© Lisa M Voyle 2014
- November 24, 2013 - Lorna Hughes
Yesterday (November 28th 2013), John Griffiths AM, Welsh Government Minister for Culture and Sport, formally launched “The Welsh Experience of the First World War”, at an event hosted at the College Merthyr Tydfil. By complete coincidence yesterday was also the US Thanksgiving holiday, an occasion to pause, reflect, celebrate and to give thanks. So this is an auspicious point to note all of the “thanks” that are due, and to acknowledge the hard work and generosity of so many people who made this project possible.
First and foremost, I’d like to thank all the partner organisations (and their hardworking representatives) who took part in the project, contributing their time and energy to its development and most of all, their content to the digital archive: Bangor University (Einion Thomas in the Archives and Special Collections and Delyth Prys in the Language Technology Unit for the translation tools); Cardiff University (Peter Keelan); Aberystwyth University (Elgan Davies); Swansea University (Sian Williams representing the South Wales Miners Library and Elisabeth Bennett representing the Richard Burton Archive) University of Wales Trinity Saint David (Peter Hopkins), BBC Cymru Wales (Edith Hughes), as well as five archives and local records offices that are members of Archives and Records Council Wales: Conway, Flintshire, Glamorgan, Gwynedd and Gwent. The People’s Collection, Wales ran several exciting community digitization events, which led to the discovery of some amazing material hidden in family collections.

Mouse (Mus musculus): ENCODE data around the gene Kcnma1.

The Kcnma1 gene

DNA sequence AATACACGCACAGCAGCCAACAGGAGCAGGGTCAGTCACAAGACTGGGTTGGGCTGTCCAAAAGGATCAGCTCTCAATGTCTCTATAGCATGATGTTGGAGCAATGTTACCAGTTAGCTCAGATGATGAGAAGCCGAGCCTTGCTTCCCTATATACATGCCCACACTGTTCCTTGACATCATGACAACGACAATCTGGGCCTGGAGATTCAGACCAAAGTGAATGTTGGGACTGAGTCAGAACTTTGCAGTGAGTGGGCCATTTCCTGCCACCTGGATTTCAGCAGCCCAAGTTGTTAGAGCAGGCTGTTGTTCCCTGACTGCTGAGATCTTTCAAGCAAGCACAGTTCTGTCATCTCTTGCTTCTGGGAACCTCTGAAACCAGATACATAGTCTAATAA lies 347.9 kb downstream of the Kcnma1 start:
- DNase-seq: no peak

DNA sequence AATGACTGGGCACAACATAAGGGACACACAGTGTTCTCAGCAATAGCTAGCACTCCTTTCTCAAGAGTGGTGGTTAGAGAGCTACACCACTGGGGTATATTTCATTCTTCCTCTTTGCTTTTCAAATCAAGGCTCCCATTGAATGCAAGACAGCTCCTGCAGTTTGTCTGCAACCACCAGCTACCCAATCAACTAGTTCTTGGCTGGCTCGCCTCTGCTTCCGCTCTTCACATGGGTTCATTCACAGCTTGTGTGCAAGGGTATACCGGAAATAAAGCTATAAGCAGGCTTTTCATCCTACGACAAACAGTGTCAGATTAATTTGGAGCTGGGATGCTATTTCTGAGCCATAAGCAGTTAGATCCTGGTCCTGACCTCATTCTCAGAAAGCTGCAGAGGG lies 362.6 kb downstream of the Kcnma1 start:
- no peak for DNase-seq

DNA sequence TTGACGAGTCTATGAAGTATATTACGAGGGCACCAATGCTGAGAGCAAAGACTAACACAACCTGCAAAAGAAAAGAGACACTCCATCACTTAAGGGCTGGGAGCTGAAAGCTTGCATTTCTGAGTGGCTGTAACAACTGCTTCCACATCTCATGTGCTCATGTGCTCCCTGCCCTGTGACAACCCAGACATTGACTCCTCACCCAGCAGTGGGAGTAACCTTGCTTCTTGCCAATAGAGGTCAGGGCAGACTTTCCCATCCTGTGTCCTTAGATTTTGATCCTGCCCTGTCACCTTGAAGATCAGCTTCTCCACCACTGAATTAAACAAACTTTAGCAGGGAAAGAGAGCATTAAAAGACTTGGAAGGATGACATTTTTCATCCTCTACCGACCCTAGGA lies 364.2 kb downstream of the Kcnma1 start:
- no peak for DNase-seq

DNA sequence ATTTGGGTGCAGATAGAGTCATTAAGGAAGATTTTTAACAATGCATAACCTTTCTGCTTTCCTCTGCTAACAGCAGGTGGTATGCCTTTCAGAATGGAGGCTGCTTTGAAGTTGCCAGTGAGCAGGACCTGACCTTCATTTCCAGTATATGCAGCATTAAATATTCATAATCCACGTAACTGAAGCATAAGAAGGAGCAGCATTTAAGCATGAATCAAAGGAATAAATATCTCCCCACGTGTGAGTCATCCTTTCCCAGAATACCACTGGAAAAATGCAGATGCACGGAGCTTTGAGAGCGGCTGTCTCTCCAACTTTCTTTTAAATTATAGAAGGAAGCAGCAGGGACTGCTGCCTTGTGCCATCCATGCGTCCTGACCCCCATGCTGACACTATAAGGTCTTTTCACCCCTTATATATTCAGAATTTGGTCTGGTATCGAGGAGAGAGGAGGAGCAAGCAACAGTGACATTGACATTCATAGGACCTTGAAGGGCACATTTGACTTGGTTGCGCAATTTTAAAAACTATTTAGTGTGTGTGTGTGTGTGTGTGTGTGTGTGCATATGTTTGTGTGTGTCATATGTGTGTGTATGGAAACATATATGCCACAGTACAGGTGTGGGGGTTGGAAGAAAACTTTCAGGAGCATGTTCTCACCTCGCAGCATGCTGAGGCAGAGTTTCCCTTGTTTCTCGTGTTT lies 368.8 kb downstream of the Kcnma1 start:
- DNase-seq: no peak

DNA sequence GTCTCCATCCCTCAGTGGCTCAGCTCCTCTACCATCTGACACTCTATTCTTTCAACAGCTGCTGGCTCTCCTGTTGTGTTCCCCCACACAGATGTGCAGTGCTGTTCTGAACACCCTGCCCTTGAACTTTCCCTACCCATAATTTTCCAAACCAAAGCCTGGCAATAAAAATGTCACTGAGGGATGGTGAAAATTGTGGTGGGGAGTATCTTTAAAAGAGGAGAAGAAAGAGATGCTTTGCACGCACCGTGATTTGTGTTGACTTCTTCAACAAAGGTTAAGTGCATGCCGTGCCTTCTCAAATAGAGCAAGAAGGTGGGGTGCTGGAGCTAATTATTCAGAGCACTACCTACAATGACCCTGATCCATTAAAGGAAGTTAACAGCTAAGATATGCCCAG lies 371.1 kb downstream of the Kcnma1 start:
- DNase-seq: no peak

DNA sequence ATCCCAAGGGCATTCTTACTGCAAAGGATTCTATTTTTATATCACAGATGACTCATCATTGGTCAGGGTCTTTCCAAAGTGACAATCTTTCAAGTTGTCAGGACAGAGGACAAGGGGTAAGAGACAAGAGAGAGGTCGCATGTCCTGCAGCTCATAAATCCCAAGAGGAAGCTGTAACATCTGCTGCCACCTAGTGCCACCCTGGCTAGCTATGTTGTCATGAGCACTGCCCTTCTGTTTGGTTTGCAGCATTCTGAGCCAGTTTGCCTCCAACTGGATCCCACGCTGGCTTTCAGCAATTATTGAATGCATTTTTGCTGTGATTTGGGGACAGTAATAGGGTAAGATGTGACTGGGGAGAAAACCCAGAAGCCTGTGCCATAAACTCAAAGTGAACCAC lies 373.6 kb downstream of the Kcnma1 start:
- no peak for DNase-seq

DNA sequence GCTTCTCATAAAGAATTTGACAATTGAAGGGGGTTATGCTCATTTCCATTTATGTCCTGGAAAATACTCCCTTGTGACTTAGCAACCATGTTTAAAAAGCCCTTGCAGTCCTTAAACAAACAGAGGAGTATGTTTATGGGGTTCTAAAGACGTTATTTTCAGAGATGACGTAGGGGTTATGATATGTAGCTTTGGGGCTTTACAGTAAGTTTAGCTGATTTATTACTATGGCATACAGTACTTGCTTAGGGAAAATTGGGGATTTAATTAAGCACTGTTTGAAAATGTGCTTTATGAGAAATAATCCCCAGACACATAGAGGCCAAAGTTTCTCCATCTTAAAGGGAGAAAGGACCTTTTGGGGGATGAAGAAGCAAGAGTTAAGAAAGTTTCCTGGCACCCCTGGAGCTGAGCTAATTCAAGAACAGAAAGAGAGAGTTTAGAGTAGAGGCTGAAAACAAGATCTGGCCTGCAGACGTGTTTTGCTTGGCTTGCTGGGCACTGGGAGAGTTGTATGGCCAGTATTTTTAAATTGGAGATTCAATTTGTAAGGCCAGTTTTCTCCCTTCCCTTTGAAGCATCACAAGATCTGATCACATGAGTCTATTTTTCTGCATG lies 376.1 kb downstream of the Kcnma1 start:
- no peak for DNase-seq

Jisc contributed the bulk of funding (£500,000) through their e-Content programme, and without this there would have been no project. But Jisc always contribute vastly more than money (although don’t get me wrong, the money is Very Important): they provide the support of knowledgeable and helpful programme officers (in our case Paula Marchionni) and the overall reinforcement that comes form being part a large portfolio of other digitization projects. I’d also like to thanks Alastair Dunning, who was at Jisc when the project was developed and who was so encouraging at that crucial early stage.
The National Library of Wales led the project, and I often joke that the entire Library was involved at one point to another. However, to single out a few people who helped deliver this digital archive on time and on budget Avril Jones chaired the internal project steering committee and kept us on track at all times. Glen Robson and the Systems team built the technical architecture for the project, leaving a lasting legacy of a sustainable open architecture that we can build on in the future. Illtud Daniel and the computer section ensured that all the technology and the front end worked. Lyn Lewis Dafis and Rhys Davies and many of the collections staff worked on all aspects of metadata and representing the content. Scott Waby’s digitization staff expertly digitisied all the original material. Rob Phillips was project manager, Morfudd Nia Jones provided much needed administrative help throughout, and Dafydd Roberts resolved all our rights issues. The staff of the research programme in digital collections, Paul McCann and Owain Roberts did amazing work on many aspects of the project, and Paul managed to bring it all together technically.